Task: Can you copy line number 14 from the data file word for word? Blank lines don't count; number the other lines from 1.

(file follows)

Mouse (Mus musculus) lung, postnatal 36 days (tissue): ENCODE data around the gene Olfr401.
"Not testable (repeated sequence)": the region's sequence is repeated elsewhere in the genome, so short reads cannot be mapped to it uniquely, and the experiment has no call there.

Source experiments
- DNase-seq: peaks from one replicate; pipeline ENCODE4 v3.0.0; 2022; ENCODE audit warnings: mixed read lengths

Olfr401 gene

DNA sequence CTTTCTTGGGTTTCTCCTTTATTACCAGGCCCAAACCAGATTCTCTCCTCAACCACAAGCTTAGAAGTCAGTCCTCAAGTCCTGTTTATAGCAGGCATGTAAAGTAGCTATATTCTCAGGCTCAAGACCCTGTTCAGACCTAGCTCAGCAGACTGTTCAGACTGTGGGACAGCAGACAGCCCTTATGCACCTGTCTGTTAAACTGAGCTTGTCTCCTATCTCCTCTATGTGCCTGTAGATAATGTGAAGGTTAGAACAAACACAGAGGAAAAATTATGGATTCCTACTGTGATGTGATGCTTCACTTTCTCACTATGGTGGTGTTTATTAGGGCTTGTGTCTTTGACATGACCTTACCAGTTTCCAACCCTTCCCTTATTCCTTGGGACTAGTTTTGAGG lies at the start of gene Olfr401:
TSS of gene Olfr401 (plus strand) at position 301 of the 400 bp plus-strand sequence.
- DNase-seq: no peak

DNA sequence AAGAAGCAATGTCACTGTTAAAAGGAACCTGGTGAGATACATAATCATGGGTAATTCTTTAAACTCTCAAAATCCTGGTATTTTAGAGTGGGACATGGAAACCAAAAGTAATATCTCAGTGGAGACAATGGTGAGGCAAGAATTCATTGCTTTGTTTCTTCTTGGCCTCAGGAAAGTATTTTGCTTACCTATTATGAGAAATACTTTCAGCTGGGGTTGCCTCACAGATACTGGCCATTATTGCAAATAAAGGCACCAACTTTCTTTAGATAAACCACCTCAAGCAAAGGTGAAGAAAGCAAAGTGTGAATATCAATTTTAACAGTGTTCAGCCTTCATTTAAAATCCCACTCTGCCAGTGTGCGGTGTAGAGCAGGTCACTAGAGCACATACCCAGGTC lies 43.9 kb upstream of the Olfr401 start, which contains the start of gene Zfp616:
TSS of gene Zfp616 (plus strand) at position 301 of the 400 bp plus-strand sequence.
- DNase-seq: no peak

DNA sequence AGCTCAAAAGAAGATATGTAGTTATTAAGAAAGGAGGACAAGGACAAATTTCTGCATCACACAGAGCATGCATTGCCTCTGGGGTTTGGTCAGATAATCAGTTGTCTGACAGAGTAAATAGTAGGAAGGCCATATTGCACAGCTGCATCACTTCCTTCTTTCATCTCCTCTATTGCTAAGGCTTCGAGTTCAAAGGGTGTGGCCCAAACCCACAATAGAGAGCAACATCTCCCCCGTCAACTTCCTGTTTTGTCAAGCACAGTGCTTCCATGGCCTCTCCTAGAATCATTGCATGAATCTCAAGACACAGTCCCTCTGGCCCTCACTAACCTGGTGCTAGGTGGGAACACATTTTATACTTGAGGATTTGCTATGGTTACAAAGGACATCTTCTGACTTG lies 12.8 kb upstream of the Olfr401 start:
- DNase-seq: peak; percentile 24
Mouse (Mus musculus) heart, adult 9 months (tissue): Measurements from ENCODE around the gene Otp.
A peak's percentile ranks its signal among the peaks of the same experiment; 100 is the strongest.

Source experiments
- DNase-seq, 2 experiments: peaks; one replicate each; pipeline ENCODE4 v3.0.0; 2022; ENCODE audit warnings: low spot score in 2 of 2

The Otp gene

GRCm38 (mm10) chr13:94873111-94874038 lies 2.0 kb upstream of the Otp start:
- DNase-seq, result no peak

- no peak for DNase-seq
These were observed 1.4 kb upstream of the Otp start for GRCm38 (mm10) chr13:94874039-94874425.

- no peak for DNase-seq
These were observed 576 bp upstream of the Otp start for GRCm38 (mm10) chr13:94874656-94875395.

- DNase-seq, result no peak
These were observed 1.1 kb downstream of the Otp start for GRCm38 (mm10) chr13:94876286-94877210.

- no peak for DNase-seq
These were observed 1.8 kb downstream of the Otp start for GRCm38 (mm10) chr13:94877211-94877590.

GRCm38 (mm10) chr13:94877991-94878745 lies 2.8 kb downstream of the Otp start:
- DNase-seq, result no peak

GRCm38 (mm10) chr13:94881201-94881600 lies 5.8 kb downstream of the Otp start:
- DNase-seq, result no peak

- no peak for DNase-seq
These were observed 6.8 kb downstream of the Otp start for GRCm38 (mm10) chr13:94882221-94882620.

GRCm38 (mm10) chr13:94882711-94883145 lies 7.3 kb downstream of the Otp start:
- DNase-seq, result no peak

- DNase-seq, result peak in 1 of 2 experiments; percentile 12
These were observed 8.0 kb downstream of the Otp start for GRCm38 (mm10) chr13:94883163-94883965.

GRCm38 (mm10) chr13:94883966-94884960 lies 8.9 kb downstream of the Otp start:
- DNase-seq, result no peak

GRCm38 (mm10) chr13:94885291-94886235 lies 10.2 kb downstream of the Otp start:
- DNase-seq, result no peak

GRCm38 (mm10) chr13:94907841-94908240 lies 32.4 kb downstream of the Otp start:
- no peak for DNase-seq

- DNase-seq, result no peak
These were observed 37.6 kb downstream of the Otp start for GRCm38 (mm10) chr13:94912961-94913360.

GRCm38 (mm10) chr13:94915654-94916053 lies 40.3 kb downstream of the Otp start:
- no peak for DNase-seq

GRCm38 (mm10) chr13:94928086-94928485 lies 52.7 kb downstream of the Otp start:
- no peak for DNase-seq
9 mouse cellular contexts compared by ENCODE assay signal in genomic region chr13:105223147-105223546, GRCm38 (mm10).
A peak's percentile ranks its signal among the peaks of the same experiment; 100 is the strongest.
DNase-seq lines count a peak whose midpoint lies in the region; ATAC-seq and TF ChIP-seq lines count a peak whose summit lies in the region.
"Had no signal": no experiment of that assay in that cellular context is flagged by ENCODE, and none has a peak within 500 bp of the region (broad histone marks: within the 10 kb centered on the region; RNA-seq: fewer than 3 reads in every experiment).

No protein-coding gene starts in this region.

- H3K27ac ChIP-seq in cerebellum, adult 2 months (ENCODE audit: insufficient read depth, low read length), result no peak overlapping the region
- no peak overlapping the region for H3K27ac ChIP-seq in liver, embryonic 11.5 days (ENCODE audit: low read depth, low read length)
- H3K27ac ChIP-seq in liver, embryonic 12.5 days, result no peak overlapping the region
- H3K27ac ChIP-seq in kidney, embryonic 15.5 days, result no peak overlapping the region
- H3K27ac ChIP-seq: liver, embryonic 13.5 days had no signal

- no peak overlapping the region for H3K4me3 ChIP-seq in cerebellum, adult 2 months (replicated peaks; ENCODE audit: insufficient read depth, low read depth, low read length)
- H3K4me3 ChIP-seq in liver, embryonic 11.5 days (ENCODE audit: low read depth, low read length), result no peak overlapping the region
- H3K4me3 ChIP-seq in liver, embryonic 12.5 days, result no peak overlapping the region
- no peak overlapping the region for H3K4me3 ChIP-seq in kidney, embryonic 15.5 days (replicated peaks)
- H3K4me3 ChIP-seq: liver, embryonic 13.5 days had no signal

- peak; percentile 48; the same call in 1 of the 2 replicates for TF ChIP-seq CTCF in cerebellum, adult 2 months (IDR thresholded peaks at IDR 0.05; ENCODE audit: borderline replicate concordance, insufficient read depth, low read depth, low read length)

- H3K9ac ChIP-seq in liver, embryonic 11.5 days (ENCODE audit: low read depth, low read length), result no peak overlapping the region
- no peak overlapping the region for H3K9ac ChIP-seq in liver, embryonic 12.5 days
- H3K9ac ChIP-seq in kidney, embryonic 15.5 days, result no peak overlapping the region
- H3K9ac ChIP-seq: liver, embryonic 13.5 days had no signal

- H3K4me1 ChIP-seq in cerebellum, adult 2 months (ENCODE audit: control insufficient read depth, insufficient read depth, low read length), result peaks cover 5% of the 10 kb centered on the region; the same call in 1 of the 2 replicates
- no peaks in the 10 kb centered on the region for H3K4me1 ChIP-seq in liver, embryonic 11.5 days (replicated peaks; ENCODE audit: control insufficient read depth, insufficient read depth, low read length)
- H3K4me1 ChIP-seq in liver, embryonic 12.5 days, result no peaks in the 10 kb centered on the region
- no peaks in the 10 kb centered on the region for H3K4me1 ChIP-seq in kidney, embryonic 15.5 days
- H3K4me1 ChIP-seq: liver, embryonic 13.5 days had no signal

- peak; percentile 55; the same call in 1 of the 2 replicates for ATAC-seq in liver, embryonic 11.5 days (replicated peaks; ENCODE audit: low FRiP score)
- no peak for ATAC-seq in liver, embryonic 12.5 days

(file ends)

Mouse (Mus musculus) heart, adult 9 months (tissue): Measurements from ENCODE around the gene Otp.